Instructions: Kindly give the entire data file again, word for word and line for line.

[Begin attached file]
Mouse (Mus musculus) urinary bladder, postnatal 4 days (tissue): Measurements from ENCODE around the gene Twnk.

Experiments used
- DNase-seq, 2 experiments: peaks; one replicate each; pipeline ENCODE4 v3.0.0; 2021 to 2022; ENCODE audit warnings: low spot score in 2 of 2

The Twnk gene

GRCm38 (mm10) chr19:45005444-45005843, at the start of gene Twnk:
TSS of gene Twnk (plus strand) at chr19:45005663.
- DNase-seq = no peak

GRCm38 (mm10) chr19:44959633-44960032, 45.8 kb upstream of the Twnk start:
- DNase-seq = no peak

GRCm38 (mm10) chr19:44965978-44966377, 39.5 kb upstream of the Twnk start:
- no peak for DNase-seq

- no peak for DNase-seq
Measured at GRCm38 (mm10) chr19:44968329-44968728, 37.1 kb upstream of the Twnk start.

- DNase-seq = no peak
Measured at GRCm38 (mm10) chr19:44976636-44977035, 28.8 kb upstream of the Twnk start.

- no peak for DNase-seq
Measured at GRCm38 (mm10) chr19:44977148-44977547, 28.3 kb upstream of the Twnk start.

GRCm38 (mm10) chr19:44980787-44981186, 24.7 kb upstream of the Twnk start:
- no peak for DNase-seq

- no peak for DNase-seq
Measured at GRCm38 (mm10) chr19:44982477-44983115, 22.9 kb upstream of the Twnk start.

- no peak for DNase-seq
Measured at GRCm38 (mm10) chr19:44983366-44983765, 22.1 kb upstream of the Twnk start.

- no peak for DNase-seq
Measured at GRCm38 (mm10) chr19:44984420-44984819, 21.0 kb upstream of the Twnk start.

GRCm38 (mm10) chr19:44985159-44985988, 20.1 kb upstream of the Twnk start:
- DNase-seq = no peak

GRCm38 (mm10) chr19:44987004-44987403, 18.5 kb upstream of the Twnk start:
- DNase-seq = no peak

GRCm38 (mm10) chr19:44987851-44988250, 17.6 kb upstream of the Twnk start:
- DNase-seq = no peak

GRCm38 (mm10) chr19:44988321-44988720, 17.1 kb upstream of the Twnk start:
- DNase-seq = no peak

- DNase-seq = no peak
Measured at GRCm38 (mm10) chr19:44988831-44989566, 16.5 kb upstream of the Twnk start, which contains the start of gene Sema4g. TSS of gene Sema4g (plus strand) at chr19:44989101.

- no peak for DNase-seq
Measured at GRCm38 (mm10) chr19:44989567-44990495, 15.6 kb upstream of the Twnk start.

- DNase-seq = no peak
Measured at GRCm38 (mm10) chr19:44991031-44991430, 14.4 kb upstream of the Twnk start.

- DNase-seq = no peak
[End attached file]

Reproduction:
Mouse (Mus musculus) urinary bladder, postnatal 4 days (tissue): Measurements from ENCODE around the gene Twnk.

Experiments used
- DNase-seq, 2 experiments: peaks; one replicate each; pipeline ENCODE4 v3.0.0; 2021 to 2022; ENCODE audit warnings: low spot score in 2 of 2

The Twnk gene

GRCm38 (mm10) chr19:45005444-45005843, at the start of gene Twnk:
TSS of gene Twnk (plus strand) at chr19:45005663.
- DNase-seq = no peak

GRCm38 (mm10) chr19:44959633-44960032, 45.8 kb upstream of the Twnk start:
- DNase-seq = no peak

GRCm38 (mm10) chr19:44965978-44966377, 39.5 kb upstream of the Twnk start:
- no peak for DNase-seq

- no peak for DNase-seq
Measured at GRCm38 (mm10) chr19:44968329-44968728, 37.1 kb upstream of the Twnk start.

- DNase-seq = no peak
Measured at GRCm38 (mm10) chr19:44976636-44977035, 28.8 kb upstream of the Twnk start.

- no peak for DNase-seq
Measured at GRCm38 (mm10) chr19:44977148-44977547, 28.3 kb upstream of the Twnk start.

GRCm38 (mm10) chr19:44980787-44981186, 24.7 kb upstream of the Twnk start:
- no peak for DNase-seq

- no peak for DNase-seq
Measured at GRCm38 (mm10) chr19:44982477-44983115, 22.9 kb upstream of the Twnk start.

- no peak for DNase-seq
Measured at GRCm38 (mm10) chr19:44983366-44983765, 22.1 kb upstream of the Twnk start.

- no peak for DNase-seq
Measured at GRCm38 (mm10) chr19:44984420-44984819, 21.0 kb upstream of the Twnk start.

GRCm38 (mm10) chr19:44985159-44985988, 20.1 kb upstream of the Twnk start:
- DNase-seq = no peak

GRCm38 (mm10) chr19:44987004-44987403, 18.5 kb upstream of the Twnk start:
- DNase-seq = no peak

GRCm38 (mm10) chr19:44987851-44988250, 17.6 kb upstream of the Twnk start:
- DNase-seq = no peak

GRCm38 (mm10) chr19:44988321-44988720, 17.1 kb upstream of the Twnk start:
- DNase-seq = no peak

- DNase-seq = no peak
Measured at GRCm38 (mm10) chr19:44988831-44989566, 16.5 kb upstream of the Twnk start, which contains the start of gene Sema4g. TSS of gene Sema4g (plus strand) at chr19:44989101.

- no peak for DNase-seq
Measured at GRCm38 (mm10) chr19:44989567-44990495, 15.6 kb upstream of the Twnk start.

- DNase-seq = no peak
Measured at GRCm38 (mm10) chr19:44991031-44991430, 14.4 kb upstream of the Twnk start.

- DNase-seq = no peak